As you go about your life, you will have some unforgettable moments etched in your memories. Either they are broken shards of events that happened recently or in the distant past, but they seem not to get out of your head. You can embrace these memories and give them life by writing about them.
Asides reliving these moments, you also flex your writing muscles and paint images of your sacred moments in letters. When you are finally done with this exercise, it will leave you levitating in a creative atmosphere with your lungs full of euphoria. It’s a magical feeling! I have tried this trick on some of my writing clients, and it works all the time. When you are done writing this piece, remember to share it with your community.
Comment on your favourite quote
I have some quotes that are stuck in my head — I love them because they inspire me. You might have just one quote that gives you goosebumps or motivates you to chase your crazy dreams. This is the time to bring such quotes from the dusty shelves to the front porches. Take time to think about one of these quotes and write at least 300 words on what the quote means to you.
This is a deep dive into a world of reflections, and you are rewarded with penned thoughts inherited from a face-off with a hurricane of emotions. Are you still thinking of a quote? What if I challenge you to start with this fantastic quote from German-American poet, Charles Bukowski:
“An intellectual says a simple thing in a hard way. An artist says a hard thing in a simple way.”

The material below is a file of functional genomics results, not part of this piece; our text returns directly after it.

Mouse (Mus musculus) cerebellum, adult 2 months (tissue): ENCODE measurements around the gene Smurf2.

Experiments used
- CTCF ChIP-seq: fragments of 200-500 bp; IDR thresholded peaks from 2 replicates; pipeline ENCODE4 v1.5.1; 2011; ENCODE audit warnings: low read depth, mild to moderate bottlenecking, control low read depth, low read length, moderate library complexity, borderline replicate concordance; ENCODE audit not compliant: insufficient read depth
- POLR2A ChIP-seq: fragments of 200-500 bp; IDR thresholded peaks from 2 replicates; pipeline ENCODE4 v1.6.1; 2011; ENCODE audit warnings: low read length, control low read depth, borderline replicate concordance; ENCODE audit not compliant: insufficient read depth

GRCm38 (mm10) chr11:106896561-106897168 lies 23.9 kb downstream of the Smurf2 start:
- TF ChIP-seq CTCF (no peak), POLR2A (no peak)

Write a letter to your younger self
If you are in a position to advise your younger self, what will you say? This is a fun-filled exercise. The last time I did this exercise, it got me reeling in laughter and trust me, I had so much to say to my younger self. By the time I was done with the young lad, I have garnered close to 500 words.
Just some tips to getting you going: focus on your eccentricities, expose your childhood adventures, and flog your youthful exuberance with words of discipline. Here’s an excellent place to start: celebrities you admire took time to advise a younger version of themselves — from Oprah Winfrey to Gabrielle Union.
If you can engage in two or more of these exercises, you will be amazed at how quickly you find your writing frequency. You will be surprised at the pace of your pen sprinting like Usain Bolt on a blank paper.
Give yourself some time, enjoy the process, and you will soon find yourself grooving in a pool of inspired letters. You can also share some of these new write-ups on your social media account and let your audience have a feel of your seasoned thoughts.
If you have some other tips that you think will be of great help to a writer launching out of a sabbatical, kindly drop them in the comment section below. Gracias!
This article was originally published by Samuel osho on medium.
A handsome bouquet of creative ideas. Here to share thoughts on writing, life, personal development and everything in between. You can connect with me via www.samosho.com